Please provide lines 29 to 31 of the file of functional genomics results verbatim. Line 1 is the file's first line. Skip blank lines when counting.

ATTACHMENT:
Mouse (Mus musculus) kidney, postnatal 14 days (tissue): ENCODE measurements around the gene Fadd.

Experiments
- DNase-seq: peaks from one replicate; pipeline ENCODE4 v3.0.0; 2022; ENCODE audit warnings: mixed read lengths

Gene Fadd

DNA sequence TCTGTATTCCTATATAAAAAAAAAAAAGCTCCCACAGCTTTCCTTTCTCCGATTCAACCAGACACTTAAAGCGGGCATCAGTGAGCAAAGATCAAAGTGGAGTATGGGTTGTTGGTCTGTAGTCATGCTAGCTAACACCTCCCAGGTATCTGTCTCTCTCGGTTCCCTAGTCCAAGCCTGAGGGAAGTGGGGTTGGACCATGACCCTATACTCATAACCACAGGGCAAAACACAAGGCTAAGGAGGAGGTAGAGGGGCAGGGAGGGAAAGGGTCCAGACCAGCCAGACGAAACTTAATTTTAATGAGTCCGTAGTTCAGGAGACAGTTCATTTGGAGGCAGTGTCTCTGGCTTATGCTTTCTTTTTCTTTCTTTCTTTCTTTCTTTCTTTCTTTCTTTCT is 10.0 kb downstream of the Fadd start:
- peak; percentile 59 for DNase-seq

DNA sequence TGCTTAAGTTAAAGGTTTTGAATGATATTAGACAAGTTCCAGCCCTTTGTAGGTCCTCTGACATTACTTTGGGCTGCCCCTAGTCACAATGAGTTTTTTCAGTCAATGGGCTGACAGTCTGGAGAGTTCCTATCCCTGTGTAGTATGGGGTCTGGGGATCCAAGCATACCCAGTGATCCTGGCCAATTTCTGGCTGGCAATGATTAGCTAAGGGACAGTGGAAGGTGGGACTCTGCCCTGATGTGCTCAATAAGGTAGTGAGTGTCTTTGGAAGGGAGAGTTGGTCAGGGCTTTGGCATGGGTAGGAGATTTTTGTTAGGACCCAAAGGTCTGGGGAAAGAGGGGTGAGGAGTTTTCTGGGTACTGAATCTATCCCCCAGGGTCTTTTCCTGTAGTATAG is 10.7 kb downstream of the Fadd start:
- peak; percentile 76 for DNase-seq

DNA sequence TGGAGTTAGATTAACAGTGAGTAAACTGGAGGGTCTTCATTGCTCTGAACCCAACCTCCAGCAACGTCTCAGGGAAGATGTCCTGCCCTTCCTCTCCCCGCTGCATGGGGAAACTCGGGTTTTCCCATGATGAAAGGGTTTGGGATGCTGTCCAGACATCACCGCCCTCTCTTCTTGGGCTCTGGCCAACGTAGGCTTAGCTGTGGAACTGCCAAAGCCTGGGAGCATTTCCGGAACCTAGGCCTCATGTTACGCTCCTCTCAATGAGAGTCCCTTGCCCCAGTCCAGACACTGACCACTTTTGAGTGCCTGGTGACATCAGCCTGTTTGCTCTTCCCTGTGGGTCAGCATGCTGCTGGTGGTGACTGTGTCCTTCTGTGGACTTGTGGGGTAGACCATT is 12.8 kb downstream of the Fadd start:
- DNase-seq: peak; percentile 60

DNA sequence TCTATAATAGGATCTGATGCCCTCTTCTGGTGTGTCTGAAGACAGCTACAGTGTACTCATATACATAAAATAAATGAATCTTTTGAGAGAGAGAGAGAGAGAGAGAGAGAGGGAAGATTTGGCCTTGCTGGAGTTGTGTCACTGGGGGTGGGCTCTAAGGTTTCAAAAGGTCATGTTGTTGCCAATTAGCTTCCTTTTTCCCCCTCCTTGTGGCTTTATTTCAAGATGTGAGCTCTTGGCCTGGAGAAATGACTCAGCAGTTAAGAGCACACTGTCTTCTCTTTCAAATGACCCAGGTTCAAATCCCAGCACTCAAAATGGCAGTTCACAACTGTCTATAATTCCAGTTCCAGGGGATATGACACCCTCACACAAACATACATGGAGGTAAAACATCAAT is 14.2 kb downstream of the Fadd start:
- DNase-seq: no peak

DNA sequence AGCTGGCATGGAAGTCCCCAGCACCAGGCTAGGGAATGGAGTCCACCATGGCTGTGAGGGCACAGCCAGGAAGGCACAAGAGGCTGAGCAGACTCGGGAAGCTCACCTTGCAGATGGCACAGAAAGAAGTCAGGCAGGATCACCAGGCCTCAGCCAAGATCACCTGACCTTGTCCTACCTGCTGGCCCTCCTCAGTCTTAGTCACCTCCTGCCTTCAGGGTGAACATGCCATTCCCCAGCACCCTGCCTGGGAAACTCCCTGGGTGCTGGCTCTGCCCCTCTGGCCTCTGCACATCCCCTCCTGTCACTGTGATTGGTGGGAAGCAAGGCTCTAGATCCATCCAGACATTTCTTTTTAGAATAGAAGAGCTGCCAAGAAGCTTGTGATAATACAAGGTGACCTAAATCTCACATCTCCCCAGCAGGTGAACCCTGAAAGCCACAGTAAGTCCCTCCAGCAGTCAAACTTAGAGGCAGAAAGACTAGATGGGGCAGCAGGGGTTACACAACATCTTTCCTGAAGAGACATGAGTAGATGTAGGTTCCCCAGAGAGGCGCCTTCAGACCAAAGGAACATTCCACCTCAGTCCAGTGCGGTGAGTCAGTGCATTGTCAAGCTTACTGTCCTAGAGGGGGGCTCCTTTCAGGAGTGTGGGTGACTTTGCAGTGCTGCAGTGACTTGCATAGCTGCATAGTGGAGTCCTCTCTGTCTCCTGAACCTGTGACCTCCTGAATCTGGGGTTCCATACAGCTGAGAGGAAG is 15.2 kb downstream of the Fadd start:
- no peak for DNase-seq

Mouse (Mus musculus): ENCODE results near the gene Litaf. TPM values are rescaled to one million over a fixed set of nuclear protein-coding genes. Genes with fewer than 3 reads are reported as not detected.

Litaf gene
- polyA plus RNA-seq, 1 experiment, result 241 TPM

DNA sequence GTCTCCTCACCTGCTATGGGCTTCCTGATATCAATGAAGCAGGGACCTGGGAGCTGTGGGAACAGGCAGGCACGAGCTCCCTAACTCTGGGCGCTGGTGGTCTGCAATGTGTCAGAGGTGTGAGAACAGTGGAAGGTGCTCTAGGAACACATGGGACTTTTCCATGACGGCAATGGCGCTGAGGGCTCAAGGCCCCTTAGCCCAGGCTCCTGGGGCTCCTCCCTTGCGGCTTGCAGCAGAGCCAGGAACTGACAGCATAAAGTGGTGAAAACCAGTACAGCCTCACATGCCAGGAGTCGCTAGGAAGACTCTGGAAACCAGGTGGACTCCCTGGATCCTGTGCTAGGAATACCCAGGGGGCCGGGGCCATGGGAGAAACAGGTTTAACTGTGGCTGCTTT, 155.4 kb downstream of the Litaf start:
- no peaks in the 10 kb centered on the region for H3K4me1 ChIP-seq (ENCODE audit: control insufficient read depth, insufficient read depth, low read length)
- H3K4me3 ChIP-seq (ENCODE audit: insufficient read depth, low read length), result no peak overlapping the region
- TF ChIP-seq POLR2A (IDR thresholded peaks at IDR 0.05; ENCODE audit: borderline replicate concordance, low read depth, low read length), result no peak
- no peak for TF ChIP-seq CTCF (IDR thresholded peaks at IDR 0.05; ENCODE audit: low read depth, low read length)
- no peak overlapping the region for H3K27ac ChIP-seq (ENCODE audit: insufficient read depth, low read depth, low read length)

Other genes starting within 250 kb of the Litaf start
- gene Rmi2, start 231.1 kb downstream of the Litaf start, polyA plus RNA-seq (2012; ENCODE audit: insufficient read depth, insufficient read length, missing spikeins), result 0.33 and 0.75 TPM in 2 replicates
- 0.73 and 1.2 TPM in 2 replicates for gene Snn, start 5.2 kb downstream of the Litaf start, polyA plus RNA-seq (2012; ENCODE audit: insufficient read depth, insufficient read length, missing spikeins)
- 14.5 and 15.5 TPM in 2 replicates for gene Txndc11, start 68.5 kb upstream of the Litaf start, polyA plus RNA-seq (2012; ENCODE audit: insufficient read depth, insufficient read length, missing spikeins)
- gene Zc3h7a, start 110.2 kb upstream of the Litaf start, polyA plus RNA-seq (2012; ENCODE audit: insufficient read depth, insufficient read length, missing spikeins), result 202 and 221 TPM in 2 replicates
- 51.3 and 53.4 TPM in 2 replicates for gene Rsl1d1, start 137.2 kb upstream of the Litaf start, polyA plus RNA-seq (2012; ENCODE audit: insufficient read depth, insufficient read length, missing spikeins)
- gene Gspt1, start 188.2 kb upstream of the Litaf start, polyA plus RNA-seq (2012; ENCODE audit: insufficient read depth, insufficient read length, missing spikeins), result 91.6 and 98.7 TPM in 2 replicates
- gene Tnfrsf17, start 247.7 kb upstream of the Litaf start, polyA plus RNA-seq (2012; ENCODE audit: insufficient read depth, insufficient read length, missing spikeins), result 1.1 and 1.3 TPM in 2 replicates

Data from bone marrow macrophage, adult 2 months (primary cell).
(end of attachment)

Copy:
- 51.3 and 53.4 TPM in 2 replicates for gene Rsl1d1, start 137.2 kb upstream of the Litaf start, polyA plus RNA-seq (2012; ENCODE audit: insufficient read depth, insufficient read length, missing spikeins)
- gene Gspt1, start 188.2 kb upstream of the Litaf start, polyA plus RNA-seq (2012; ENCODE audit: insufficient read depth, insufficient read length, missing spikeins), result 91.6 and 98.7 TPM in 2 replicates
- gene Tnfrsf17, start 247.7 kb upstream of the Litaf start, polyA plus RNA-seq (2012; ENCODE audit: insufficient read depth, insufficient read length, missing spikeins), result 1.1 and 1.3 TPM in 2 replicates